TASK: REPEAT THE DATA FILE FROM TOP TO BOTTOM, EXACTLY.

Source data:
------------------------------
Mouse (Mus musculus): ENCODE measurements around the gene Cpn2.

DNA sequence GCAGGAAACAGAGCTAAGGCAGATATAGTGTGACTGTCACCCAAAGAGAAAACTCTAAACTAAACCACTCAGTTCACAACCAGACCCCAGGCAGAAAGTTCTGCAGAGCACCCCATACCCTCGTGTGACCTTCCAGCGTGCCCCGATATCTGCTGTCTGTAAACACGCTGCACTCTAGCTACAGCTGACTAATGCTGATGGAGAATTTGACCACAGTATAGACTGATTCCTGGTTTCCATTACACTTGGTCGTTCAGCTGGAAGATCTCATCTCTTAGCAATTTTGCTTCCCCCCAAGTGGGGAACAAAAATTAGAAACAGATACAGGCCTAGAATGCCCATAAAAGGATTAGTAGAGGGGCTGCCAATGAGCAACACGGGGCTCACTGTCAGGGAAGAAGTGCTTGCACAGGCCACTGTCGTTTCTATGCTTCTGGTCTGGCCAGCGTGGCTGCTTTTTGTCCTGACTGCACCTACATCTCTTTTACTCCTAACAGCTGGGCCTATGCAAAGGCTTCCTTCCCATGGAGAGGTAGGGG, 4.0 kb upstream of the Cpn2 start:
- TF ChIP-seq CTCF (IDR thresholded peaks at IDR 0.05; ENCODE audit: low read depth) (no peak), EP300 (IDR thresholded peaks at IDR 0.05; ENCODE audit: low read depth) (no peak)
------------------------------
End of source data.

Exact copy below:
Mouse (Mus musculus): ENCODE measurements around the gene Cpn2.

DNA sequence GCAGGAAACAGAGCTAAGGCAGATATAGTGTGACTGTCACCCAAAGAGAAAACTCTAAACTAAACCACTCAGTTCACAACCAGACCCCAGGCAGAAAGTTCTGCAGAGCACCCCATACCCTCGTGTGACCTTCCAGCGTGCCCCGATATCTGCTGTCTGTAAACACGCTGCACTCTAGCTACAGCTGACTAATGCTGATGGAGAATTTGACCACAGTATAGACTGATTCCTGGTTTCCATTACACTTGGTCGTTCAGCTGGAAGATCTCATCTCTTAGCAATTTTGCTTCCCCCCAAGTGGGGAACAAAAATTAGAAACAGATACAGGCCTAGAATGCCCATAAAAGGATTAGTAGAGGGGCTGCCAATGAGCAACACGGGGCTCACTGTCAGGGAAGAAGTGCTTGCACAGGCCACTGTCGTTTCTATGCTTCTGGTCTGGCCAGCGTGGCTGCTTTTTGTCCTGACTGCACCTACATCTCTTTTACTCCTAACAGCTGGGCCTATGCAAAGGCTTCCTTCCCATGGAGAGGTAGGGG, 4.0 kb upstream of the Cpn2 start:
- TF ChIP-seq CTCF (IDR thresholded peaks at IDR 0.05; ENCODE audit: low read depth) (no peak), EP300 (IDR thresholded peaks at IDR 0.05; ENCODE audit: low read depth) (no peak)